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Bucs finish stellar series vs. Cards with a loss

Morton, bullpen combine to allow 17 hits; Pirates' offense shut out

PITTSBURGH -- Manager Clint Hurdle may have been disappointed in the coda.

"My intention is to win every game," Hurdle said prior to Thursday's final act of a five-act showdown. "I'm still naive like that."

Full Game Coverage

PITTSBURGH -- Manager Clint Hurdle may have been disappointed in the coda.

"My intention is to win every game," Hurdle said prior to Thursday's final act of a five-act showdown. "I'm still naive like that."

Full Game Coverage

Yet it was hard for anyone in Pirates Nation to be down after the Bucs dropped the series finale to the Cardinals, even after they did so in ugly fashion, 13-0.

With Thursday night's attendance of 31,999, the series set a PNC Park record of 129,623, breaking a mark set from Aug. 15-18, 2008, in a series against the Mets.

Righty Charlie Morton had no answer for opponent Joe Kelly's pitching, nor for the hitting of Kelly's teammates. Morton was the opening target of a 17-hit attack that continued against the bullpen.

Hurdle's view of the big picture was revealed through his defensive response to postgame queries about the difficulties of Morton and of Jeanmar Gomez -- who became the third Pittsburgh reliever since 1933 to allow seven runs in one-third of an inning or less.

"We just won four out of five [over] the Cardinals," Hurdle said with a wide smile. "I think we lose sight of the fact that they're human beings. And this is the Major Leagues. ... We kept the cat in the bag for four days. And the cat got out tonight."

After scoring a total of seven runs in the first four games of the set, the Cards scored eight in the seventh inning alone on Thursday and are feeling a little bit better on their way out of town, their seven-game losing streak buried under an avalanche of hits.

"You don't want to accept lulls like this past week, but that's part of the game, and it's bound to happen to every team in the league," said Allen Craig, who contributed two hits and two RBIs to the balanced St. Louis attack. "It's what we're going through right now, but I think today was a good sign for our team. There was no panic. We brought a lot of energy, and when you look at what happened today, it's a good thing."

The Pirates felt even better watching them leave: The Cards exited without the National League Central lead with which they'd arrived. That's now in the Bucs' possession, by 1 1/2 games.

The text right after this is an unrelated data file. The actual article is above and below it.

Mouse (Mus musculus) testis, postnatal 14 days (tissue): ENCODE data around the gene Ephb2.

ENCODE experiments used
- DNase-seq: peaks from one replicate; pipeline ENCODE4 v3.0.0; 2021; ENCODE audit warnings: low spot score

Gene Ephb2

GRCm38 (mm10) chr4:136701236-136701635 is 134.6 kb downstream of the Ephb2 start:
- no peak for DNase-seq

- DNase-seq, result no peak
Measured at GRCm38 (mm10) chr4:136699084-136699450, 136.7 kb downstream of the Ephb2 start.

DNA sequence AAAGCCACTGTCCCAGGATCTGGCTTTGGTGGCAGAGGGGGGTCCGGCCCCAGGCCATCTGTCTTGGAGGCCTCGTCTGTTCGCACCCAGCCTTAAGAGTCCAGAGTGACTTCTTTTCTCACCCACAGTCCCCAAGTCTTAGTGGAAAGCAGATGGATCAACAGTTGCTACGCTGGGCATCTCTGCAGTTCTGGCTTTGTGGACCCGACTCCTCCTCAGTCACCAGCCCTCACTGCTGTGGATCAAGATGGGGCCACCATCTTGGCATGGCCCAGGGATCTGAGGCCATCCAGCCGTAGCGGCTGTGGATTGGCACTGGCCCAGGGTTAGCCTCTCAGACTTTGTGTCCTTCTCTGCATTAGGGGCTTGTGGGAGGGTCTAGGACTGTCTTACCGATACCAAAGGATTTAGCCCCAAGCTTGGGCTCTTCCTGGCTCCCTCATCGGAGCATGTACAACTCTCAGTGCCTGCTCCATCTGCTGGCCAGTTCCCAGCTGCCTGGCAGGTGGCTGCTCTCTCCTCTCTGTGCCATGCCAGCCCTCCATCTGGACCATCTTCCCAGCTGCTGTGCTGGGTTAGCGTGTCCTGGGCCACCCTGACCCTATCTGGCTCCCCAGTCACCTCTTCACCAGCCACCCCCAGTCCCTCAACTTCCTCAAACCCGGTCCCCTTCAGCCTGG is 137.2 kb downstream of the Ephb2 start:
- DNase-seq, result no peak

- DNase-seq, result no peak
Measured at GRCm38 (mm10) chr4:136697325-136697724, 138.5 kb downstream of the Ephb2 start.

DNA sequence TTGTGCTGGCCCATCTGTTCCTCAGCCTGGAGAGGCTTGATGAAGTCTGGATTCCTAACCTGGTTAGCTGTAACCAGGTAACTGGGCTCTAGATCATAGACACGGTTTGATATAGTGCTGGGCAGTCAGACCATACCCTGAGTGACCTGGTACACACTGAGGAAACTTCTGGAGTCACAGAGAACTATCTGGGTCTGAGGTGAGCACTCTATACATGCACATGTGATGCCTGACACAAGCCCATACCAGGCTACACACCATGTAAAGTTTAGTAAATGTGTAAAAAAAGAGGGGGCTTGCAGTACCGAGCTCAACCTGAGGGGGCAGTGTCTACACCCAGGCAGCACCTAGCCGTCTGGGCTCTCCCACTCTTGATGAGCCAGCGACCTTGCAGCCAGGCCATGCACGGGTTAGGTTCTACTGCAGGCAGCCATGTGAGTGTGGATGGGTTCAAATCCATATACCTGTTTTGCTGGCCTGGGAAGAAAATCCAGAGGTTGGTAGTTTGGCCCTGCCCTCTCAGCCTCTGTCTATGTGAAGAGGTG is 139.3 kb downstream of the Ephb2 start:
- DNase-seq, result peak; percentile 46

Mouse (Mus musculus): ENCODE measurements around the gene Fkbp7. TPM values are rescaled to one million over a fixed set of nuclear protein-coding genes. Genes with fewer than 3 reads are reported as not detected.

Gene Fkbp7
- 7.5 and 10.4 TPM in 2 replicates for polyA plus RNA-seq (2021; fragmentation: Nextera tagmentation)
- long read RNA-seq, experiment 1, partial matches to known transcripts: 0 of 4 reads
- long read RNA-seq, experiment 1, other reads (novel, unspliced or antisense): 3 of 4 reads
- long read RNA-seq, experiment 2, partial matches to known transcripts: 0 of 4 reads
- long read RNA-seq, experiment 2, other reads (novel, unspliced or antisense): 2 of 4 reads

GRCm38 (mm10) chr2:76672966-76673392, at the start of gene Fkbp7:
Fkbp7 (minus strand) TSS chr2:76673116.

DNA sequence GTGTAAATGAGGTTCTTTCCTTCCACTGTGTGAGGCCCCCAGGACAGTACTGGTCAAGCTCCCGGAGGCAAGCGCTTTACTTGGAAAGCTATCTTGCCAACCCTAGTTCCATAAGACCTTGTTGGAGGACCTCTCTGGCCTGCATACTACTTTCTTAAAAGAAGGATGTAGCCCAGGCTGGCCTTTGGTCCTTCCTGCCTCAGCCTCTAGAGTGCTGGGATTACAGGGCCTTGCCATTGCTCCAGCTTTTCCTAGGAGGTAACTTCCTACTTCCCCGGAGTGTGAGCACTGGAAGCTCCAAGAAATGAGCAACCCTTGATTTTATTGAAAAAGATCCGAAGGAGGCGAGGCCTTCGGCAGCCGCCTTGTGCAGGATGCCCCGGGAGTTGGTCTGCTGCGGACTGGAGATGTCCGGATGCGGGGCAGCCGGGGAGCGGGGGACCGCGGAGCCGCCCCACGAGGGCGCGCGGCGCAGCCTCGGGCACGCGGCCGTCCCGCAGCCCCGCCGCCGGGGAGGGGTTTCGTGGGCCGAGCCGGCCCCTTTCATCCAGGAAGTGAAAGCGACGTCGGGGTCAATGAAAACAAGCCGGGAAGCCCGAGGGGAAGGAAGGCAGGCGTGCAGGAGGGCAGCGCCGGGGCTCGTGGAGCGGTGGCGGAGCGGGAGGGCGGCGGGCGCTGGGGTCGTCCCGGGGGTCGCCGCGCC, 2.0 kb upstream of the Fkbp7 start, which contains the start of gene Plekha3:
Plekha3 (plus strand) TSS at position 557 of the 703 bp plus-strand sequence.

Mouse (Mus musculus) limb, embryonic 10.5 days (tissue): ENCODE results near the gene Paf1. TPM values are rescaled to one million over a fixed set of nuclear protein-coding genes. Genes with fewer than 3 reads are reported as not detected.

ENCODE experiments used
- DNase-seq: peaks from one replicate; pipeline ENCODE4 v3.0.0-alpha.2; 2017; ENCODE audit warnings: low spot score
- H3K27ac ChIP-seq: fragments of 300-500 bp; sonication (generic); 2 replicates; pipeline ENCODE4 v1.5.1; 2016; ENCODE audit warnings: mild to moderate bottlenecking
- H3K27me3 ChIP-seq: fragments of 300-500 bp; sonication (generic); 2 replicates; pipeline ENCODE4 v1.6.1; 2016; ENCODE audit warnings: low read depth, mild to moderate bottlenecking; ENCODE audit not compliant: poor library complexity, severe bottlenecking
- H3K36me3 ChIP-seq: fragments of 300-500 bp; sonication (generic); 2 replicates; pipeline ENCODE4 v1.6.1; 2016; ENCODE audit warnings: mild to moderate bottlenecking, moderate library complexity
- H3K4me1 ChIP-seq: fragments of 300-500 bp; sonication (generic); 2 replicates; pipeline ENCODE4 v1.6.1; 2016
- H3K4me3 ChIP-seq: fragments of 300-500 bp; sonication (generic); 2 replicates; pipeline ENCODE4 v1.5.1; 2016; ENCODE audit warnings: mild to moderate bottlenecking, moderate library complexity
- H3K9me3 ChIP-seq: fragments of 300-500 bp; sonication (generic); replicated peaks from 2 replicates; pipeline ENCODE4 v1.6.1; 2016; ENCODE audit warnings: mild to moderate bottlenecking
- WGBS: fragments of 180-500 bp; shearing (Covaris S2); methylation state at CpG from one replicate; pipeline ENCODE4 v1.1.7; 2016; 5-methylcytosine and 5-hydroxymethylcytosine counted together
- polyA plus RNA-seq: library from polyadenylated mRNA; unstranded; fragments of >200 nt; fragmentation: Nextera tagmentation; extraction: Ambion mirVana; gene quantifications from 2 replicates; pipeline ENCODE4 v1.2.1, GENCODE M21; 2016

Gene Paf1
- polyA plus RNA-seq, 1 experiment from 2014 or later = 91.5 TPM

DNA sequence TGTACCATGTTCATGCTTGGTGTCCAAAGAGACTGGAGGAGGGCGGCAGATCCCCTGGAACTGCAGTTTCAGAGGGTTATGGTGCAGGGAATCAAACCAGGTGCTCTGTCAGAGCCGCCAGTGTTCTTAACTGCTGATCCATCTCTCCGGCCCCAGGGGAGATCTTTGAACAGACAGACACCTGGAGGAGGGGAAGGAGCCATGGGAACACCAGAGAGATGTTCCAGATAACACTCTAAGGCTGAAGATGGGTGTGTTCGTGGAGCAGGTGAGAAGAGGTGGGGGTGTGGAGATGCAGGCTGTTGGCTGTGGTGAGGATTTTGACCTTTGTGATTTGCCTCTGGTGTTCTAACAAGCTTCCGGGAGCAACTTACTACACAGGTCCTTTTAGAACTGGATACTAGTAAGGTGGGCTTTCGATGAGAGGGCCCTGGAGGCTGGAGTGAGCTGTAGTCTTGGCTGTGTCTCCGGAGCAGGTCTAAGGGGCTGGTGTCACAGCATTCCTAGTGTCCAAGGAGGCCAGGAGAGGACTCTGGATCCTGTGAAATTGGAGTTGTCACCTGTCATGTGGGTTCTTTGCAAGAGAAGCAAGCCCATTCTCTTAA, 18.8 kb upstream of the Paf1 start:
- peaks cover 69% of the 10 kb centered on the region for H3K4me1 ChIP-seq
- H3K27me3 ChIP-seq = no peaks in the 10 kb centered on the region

So this unusual series was a fabulous success for the Pirates, bringing them the division lead and the glare of a national spotlight in which they performed 80 percent nobly. The Jolly Roger has been firmly planted on the Major League landscape.

By the top of the third, the Cardinals had their biggest lead of the series, but the first three runs hardly were the product of their reputable offense, still the best and highest-scoring in the NL even after the four-game throttle by Pittsburgh pitching.

The Cards scored their first run on a wild pitch, their second on a hit batter with the bases loaded, the third on a double-play ball. Finally, Pete Kozma singled for a more legitimate run to cap a three-run third and make it 4-0.

"I could have gone about it a little bit better," said Morton, acknowledging that his erratic pitching may have been the biggest component of the Cardinals' early offense. "I'm not saying they wouldn't have scored without it, but … "

A victim of circumstance -- rare off-days by the Bucs' world-class bullpen, a zeroed-in opposing pitcher -- Morton, still only nine starts into his comeback from Tommy John surgery in June 2012, has on his record the two rare blowout losses by a Pittsburgh team that usually plays it close to the vest. On June 13 he lost to Matt Cain and the Giants, 10-0.

"Not enough first-pitch strikes," Hurdle said of the root of Morton's struggles. "Only eight hitters retired in three pitches or less, and from a sinkerball pitcher, you're looking for quicker contact. He's working to improve the consistency and the tempo and the timing of his delivery -- it got a little whacked tonight in the stretch. So there's room for improvement."

While all that was going on around Morton, Kelly was holding the Pirates hitless.

The Pirates finally broke through for three hits in the fifth -- but no runs, because Jose Tabata's leadoff single led to Jordy Mercer's double-play ball. That cleared the bases, letting Kelly give up a single to Morton and a double to Starling Marte without damage.

Those three were all the hits allowed by Kelly in six innings, his limit, as four walks and several other full counts nudged his pitch count to 102. He also fanned four.

"He pitched a very, very good ballgame," Hurdle said of Kelly, who made his first start against the Bucs and who had struggled against Pittsburgh in prior relief appearances (four runs in 3 1/3 innings). "Kelly has a big arm; he has a chance to be a really good pitcher."

Morton also went six, with 10 hits and five earned runs on his ledger. He issued one walk and fanned five.

Morton also had that hit, his first in 28 at-bats dating back to Sept. 20, 2011 -- a statistical oddity he felt a lot better about than tying for the league lead in hit batters.

That count reached 10 when Morton nicked Jon Jay in the fourth and David Freese in the fifth. In the 46th inning of his delayed season, Morton tied for the NL lead in hit batters with Julio Teheran (131 innings) and Ian Kennedy (124 innings).

Tom Singer is a reporter for and writes an MLBlog Change for a Nickel. He can also be found on Twitter @Tom_Singer.


Pittsburgh Pirates, Charlie Morton